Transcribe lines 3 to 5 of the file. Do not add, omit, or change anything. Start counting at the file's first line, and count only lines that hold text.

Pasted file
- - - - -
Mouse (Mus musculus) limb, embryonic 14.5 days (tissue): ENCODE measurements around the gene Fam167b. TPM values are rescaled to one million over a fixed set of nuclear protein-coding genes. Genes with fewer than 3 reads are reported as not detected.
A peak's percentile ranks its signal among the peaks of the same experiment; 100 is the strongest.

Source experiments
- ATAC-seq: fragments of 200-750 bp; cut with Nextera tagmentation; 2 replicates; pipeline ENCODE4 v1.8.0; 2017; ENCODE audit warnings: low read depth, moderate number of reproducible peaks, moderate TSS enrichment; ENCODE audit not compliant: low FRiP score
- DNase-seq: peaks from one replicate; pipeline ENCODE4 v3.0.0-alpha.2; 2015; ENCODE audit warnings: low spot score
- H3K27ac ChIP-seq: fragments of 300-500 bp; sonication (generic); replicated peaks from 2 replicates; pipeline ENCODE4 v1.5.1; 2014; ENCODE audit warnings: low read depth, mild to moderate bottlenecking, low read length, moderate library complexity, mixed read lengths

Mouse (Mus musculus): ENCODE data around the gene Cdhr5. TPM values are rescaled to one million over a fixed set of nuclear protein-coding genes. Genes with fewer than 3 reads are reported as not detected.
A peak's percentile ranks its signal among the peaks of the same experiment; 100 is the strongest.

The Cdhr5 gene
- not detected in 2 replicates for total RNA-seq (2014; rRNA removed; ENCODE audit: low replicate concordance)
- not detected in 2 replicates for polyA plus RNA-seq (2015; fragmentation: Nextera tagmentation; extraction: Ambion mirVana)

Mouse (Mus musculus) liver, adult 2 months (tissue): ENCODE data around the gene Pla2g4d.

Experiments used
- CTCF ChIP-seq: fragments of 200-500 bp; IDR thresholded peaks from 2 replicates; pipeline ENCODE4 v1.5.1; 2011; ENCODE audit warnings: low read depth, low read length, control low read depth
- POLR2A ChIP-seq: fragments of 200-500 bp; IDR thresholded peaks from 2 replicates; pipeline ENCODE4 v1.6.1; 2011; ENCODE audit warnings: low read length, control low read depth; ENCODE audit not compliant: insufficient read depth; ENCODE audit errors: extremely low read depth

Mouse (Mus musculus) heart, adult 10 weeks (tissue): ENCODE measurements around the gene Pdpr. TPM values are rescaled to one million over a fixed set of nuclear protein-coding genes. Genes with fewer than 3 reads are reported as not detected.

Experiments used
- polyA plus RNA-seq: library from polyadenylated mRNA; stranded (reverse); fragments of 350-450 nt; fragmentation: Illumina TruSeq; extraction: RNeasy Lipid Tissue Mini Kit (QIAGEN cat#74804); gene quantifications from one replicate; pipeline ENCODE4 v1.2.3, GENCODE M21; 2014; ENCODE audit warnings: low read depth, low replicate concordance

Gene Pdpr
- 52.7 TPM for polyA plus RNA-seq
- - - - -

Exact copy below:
Source experiments
- ATAC-seq: fragments of 200-750 bp; cut with Nextera tagmentation; 2 replicates; pipeline ENCODE4 v1.8.0; 2017; ENCODE audit warnings: low read depth, moderate number of reproducible peaks, moderate TSS enrichment; ENCODE audit not compliant: low FRiP score
- DNase-seq: peaks from one replicate; pipeline ENCODE4 v3.0.0-alpha.2; 2015; ENCODE audit warnings: low spot score